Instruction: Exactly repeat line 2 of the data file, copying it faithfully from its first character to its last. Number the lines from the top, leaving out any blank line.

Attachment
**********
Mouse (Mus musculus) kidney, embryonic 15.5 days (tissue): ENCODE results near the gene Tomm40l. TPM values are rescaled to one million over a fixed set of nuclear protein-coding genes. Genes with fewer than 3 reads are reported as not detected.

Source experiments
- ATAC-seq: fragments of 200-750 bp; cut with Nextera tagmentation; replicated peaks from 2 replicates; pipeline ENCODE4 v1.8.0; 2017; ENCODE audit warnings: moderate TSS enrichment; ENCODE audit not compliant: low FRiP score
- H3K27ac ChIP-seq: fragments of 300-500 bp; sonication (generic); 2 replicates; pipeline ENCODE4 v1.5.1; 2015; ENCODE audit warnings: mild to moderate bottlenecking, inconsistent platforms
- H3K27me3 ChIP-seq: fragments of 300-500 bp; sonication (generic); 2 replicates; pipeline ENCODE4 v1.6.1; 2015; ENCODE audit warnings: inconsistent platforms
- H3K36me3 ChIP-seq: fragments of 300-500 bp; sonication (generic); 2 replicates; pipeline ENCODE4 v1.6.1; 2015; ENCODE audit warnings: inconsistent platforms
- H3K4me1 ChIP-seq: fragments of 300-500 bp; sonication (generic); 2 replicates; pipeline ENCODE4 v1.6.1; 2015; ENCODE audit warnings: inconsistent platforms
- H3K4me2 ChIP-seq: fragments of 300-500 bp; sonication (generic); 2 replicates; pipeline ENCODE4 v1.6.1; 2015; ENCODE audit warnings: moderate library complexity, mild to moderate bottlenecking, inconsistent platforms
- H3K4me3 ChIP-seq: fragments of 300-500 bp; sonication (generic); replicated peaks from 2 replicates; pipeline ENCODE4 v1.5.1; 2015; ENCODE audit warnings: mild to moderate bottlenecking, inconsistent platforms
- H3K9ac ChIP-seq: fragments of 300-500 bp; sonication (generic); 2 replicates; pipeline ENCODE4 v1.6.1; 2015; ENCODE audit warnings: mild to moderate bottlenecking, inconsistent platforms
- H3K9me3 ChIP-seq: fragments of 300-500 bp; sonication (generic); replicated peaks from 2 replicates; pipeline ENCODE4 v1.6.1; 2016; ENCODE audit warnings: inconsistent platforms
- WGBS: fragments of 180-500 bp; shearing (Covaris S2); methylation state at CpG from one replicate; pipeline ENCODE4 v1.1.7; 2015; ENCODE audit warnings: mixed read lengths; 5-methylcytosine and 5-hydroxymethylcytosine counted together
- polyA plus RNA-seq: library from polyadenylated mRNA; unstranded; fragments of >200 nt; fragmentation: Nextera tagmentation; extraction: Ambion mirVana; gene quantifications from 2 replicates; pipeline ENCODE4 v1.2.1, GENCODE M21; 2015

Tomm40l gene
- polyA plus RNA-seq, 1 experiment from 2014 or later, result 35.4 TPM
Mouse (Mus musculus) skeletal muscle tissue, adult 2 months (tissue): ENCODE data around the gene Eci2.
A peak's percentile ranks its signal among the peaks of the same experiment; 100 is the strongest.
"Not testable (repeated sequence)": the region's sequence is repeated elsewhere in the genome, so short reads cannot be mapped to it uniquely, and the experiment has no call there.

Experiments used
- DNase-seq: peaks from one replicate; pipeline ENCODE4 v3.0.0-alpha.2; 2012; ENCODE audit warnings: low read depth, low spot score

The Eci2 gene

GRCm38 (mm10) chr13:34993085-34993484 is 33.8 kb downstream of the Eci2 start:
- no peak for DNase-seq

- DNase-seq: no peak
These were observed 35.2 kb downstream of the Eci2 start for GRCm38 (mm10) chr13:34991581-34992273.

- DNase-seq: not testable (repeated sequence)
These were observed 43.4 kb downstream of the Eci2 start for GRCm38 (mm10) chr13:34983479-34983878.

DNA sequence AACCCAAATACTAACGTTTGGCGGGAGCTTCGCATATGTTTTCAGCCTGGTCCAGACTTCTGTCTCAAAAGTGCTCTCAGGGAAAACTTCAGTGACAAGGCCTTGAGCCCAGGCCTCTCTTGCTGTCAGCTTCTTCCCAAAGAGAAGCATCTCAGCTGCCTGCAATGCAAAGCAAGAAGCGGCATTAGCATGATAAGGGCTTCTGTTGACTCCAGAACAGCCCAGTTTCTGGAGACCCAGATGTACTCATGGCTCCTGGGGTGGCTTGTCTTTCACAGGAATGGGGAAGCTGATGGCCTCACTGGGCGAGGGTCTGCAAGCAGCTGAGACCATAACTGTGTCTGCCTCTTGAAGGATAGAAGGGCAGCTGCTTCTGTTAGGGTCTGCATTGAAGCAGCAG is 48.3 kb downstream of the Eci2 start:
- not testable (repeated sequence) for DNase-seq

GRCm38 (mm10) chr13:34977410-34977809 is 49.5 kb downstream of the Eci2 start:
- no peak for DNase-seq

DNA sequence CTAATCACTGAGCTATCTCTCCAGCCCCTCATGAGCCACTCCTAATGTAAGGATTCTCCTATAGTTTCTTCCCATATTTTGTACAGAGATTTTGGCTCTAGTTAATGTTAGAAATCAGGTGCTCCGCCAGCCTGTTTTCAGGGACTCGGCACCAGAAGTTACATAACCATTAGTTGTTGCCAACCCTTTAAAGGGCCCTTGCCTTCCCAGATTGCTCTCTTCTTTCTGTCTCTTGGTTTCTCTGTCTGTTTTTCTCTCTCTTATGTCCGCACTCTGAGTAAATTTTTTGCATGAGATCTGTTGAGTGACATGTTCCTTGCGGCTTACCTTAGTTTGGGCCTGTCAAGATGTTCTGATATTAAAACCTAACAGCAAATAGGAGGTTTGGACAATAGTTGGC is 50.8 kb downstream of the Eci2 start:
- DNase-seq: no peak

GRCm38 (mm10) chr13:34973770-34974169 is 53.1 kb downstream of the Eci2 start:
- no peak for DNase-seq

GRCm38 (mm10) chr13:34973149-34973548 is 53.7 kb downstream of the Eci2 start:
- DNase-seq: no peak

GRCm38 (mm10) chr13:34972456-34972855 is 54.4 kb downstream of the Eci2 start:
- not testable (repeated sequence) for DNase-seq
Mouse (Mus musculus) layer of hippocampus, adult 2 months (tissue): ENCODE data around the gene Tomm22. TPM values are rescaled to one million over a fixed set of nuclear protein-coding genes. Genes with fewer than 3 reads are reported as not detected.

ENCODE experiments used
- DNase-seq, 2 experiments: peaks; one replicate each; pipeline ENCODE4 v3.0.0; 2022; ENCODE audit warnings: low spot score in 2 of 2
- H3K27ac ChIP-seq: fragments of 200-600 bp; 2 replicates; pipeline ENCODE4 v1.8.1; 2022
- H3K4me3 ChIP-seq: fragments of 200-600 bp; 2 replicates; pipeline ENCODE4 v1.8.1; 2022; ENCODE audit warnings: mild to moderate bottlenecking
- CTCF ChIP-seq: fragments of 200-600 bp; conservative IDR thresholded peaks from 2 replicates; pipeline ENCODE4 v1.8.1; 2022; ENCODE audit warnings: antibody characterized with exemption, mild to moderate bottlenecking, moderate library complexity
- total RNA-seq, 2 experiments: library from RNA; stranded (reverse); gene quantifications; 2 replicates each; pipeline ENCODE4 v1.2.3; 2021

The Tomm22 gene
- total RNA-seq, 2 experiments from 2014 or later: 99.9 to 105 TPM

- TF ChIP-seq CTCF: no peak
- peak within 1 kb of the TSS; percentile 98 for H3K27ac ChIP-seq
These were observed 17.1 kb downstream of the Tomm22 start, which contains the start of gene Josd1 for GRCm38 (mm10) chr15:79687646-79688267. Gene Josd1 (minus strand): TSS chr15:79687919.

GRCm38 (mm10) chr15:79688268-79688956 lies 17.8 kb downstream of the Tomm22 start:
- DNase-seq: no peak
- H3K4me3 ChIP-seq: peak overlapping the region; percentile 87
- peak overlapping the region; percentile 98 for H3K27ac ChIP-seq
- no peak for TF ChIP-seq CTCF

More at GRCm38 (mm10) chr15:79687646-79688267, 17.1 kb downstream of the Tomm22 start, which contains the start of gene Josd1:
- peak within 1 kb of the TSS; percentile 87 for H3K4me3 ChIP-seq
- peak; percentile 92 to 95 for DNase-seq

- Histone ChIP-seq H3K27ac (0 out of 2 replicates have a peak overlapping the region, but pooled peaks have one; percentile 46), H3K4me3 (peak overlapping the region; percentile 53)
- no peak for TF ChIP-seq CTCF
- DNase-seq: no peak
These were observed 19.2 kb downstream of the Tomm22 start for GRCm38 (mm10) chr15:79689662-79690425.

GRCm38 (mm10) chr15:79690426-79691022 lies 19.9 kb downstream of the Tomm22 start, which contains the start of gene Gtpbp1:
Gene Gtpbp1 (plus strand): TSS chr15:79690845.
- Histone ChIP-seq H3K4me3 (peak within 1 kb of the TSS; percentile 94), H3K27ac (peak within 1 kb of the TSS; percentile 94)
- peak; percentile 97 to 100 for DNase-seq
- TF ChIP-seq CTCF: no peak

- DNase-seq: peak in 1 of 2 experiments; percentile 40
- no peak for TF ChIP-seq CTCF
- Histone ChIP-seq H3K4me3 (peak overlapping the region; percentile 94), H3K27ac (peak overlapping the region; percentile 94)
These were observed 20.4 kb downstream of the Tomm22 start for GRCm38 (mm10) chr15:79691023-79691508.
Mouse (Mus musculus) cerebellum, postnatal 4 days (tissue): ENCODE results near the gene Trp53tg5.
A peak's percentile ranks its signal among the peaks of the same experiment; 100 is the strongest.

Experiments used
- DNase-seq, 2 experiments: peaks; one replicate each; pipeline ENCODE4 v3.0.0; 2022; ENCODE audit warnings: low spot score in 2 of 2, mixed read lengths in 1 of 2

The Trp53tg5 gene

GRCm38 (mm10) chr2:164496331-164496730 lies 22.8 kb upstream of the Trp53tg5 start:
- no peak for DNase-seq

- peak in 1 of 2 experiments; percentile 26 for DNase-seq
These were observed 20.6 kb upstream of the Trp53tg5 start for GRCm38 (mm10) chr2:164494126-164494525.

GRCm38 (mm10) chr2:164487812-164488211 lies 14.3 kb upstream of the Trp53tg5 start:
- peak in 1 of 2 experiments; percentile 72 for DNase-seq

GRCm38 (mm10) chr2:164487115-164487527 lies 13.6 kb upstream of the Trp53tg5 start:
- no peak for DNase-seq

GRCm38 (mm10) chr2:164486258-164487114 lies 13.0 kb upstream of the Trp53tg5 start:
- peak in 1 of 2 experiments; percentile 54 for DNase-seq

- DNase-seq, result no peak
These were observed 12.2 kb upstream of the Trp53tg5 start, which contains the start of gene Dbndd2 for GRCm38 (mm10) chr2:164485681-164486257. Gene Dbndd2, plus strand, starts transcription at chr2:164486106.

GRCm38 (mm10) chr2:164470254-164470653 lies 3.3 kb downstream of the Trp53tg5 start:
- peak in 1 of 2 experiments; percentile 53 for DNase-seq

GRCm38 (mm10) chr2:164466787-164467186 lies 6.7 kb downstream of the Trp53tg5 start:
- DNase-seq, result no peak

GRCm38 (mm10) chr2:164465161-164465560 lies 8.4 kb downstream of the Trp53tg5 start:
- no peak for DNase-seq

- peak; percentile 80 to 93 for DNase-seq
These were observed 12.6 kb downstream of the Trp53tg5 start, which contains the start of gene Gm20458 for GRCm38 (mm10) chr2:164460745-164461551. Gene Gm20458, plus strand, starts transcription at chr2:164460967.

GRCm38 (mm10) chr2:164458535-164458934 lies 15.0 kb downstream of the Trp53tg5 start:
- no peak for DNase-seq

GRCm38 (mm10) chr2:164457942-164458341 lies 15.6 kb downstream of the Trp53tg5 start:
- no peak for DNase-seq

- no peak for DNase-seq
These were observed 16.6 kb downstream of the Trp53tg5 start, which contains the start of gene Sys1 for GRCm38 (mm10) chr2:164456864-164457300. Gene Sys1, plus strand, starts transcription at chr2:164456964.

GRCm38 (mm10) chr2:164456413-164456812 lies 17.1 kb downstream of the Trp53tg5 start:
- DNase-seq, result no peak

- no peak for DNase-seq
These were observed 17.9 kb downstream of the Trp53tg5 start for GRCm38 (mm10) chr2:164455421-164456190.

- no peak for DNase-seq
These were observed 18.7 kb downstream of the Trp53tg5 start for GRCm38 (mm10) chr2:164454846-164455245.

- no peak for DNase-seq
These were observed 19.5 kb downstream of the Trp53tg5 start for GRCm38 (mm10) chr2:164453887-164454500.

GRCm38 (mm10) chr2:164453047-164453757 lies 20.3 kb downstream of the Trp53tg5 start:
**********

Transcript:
Source experiments